Charlotte specialises in advice and representation of in all aspects of family law. Charlotte is a leading expert in forced marriage and has provided pro bono support at Toynbee Hall, the National Centre for Domestic Violence, the Iranian and Kurdish Women’s Rights Organisation. In addition, Charlotte researched transnational forced marriage at the Human Rights Commission of Pakistan. Instrumental in the criminalisation of forced marriage, she argued for criminalisation in the Parliament of Sweden, on BBC Radio 4 and at universities across England. Charlotte was invited by Number 10 Downing Street’s Policy Unit and the Forced Marriage Unit to advise on criminalisation.
Charlotte’s areas of expertise also include, public law children: care proceedings and adoption; private law children: contact and residence disputes’; accommodation and assistance under the Children Act 1989; international family law: child abduction, international adoption and trafficking; domestic violence injunctions; cohabitation, civil partnerships, divorce, nullity, freezing orders, TLAT Act 1996 and transfer of tenancy and; inheritance disputes.
Carter-Silk is thus:
Alexander Carter-Silk has 25 years of experience advising on contentious and non-contentious intellectual property (IP) and technology matters and has particular strengths in the licensing, sponsorship and franchising of IP rights, and the protection of copyright, design rights and trademarks. He advises on advertising and marketing regulation and reputation management, including privacy and defamation.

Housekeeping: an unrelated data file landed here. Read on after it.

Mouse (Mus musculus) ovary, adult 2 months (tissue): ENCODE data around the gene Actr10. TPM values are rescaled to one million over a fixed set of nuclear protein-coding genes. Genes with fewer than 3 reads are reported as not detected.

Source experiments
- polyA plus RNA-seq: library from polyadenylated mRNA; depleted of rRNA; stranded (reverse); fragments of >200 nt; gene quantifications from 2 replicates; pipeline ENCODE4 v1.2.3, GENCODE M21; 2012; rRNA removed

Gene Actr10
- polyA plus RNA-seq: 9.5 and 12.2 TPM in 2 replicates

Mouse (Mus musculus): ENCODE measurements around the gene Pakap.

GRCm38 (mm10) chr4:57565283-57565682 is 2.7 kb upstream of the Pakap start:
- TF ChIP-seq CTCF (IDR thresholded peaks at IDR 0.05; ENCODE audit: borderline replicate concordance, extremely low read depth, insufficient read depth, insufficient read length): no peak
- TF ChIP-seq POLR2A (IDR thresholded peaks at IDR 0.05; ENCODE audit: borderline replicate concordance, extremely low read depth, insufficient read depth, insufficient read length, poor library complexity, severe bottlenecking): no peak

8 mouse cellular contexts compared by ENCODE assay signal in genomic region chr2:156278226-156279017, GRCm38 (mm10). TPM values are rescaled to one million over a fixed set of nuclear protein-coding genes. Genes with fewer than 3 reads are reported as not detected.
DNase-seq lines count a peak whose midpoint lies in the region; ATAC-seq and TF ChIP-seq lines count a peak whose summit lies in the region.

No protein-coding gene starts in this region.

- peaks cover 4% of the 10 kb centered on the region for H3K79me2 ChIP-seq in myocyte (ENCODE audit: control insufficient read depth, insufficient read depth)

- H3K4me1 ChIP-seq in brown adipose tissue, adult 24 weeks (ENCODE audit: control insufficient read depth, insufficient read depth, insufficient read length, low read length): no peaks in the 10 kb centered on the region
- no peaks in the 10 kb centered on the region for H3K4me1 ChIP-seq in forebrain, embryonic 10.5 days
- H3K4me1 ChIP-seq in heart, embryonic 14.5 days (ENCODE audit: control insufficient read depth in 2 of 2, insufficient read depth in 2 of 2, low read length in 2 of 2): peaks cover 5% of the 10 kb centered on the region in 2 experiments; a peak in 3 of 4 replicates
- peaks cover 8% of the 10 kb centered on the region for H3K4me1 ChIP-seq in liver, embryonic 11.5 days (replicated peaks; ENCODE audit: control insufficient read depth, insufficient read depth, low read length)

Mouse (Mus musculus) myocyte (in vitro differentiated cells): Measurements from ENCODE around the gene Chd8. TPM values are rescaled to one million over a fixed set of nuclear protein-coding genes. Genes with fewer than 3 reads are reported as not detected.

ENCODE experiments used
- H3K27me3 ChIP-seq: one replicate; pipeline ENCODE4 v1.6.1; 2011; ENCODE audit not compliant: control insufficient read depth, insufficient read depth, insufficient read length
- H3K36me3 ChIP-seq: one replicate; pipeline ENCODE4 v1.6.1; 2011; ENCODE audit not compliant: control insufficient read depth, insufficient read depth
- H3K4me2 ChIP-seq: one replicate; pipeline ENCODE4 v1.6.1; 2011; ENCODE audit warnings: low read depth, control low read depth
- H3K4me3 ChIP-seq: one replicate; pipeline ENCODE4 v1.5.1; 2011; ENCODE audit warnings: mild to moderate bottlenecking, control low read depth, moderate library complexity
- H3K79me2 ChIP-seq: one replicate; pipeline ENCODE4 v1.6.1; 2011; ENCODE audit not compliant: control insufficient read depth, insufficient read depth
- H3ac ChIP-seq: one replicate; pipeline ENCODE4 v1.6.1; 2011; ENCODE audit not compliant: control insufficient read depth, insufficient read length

Alex’s clients include brand owners, suppliers and insurers from a diverse range of industries including technology, marketing and the media. He is renowned as a litigation heavyweight in the resolution of complex high value disputes, many of which have an international aspect. He advises on technology intellectual property and cyber-risk including drafting insurance wording and advising on the insurance implications of technology and/or IP rich transaction and projects. Alex has particular experience in the recovery of failing technology projects.
I am sorry but when I was at the criminal bar I did not think linking up with a solicitor who is Head of European Intellectual Property law at a City law firm was going to get me any work (unless maybe he committed fraud, or glassed a barman after a stressful day drafting an insurance contract). I don’t think he is going to send anything of use to a family lawyer either – even one with international expertise in forced marriage.